The headset’s design is…interesting, and like the G633 wouldn’t look out of place on the holodeck of your favorite star cruiser. But these aren’t meant to be pretty. They’re meant to be devastating, machines of inner ear destruction. The high price tag means you’ll also be destroying any chance you had of getting a mortgage, but owning a pair of these means being homeless never sounded so good. They are heavy too. Without the chunky cable connecting them to the amp, they weigh in at a whopping one pound. But when was being cool ever comfy? Outside of that, the provided software and amp affords massive customization and more presets than all the headsets on this list combined. So if you want the most immersive audio gaming experience available and don’t care about anything else, then these are for you.
"Pretty amazing audio for a wireless headset in a super comfortable design. I work at my computer all day long, and there is nothing worse than throwing good money down on a pair of 'high-end' headphones and wanting to take them off your head because your ears are being pinched. This ski-goggle suspension strap carries the weight of the (already pretty light) headphones. And the ear pads are very comfortable. I also wear glasses, so I need to have pads that mold themselves around the frames without continuing to knock them off course."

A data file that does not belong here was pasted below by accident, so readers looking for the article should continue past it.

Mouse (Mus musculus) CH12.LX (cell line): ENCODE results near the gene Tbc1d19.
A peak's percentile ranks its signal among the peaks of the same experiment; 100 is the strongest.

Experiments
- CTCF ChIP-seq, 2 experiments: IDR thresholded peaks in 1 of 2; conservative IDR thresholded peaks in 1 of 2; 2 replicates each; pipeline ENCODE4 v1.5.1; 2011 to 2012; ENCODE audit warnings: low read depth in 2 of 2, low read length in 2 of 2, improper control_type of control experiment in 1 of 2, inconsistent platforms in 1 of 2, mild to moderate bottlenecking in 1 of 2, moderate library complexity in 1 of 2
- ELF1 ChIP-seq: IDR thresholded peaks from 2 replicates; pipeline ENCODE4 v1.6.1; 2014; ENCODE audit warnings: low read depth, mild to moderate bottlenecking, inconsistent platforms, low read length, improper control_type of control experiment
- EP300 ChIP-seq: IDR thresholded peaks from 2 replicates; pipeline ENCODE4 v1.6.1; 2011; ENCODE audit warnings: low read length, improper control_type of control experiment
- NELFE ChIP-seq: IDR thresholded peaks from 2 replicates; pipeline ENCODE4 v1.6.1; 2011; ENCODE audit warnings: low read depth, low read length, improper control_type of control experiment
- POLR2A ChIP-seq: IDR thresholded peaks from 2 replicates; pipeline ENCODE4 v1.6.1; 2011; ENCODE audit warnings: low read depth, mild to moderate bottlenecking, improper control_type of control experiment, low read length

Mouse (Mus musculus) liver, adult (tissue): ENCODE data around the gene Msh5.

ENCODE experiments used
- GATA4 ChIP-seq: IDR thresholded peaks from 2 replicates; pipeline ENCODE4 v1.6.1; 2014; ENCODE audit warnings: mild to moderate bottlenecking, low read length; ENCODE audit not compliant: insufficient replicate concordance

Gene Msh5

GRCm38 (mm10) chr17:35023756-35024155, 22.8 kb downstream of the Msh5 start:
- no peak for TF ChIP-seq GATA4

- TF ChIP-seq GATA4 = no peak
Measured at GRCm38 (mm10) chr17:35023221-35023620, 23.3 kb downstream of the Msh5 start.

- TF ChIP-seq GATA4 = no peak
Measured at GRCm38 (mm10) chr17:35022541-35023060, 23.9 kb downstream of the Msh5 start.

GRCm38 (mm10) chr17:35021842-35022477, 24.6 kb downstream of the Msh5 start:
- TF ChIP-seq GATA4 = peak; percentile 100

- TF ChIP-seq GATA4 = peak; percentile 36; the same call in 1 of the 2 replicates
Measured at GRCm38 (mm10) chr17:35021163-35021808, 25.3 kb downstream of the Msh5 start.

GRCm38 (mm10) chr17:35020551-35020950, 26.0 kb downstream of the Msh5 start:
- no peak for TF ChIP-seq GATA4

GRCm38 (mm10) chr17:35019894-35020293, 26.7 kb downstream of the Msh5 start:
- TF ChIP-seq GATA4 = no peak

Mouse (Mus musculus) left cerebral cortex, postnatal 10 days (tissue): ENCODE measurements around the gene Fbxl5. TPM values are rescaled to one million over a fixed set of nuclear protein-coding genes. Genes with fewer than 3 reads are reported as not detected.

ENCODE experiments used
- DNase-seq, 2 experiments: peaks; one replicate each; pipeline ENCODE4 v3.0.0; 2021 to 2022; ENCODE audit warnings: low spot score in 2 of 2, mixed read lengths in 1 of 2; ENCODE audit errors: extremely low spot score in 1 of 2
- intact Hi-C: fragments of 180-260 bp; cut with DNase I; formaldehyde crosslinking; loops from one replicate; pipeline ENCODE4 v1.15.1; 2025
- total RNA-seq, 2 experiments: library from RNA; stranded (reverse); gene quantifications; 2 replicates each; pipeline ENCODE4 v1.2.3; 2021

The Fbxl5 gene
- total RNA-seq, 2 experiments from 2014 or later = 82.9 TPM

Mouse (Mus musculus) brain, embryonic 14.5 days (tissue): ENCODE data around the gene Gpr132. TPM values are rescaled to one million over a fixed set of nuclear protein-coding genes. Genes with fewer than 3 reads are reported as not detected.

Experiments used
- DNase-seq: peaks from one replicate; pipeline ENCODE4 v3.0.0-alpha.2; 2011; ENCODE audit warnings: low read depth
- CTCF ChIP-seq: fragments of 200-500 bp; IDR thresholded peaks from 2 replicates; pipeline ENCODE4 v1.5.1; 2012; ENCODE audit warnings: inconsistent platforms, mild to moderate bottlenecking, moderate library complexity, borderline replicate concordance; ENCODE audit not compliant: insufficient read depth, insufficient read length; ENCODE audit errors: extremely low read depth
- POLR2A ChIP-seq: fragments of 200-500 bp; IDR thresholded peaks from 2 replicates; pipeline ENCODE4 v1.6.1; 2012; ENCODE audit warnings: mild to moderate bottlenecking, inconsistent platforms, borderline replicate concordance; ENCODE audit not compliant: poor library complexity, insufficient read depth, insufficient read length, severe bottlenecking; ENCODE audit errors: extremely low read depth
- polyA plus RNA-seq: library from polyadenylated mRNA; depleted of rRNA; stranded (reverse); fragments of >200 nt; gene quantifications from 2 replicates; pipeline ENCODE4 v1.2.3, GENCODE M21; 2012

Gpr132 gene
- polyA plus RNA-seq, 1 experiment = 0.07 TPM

There are plenty of quality wireless headsets that work with Xbox One, but few are as fine-tuned for Microsoft's console as the Turtle Beach Stealth 700. This set of cans sports built-in Xbox Wireless technology, meaning it can sync directly to your Xbox One without the need for any dongles or transmitters. It's also simply a great headset, with rich, bassy audio, a clear microphone and a healthy amount of sound customization options.
The SteelSeries Arctis 3 Bluetooth is an elegant solution to the Nintendo Switch's problem of requiring a separate mobile app for online chat. Thanks to the headset's Bluetooth and analog capabilities, you can be wired to your Switch for game audio while getting wireless chat from your phone or PC using apps such as Skype, Discord or Nintendo's own service. The Arctis 3 Bluetooth touts the same great sound and comfort as the standard Arctis 3, and makes for a solid pair of Bluetooth headphones thanks to its unassuming design.
This headset creates the most immersive audio playback on this list. Period. It has five pairs of drivers inside the ear cups, which inject ear popping audio directly into your cerebrum, while the noise cancelling tech reduces up to 90% of environmental sound. Which is probably more beneficial to everyone else in your house, to be honest. The provided amp is required to power these monsters, but they also deliver something that the SteelSeries Arctis Pro and Astro A50 can’t - true surround output. This allows you to hook your PC up to any other surround sound systems in your possession and get this party started.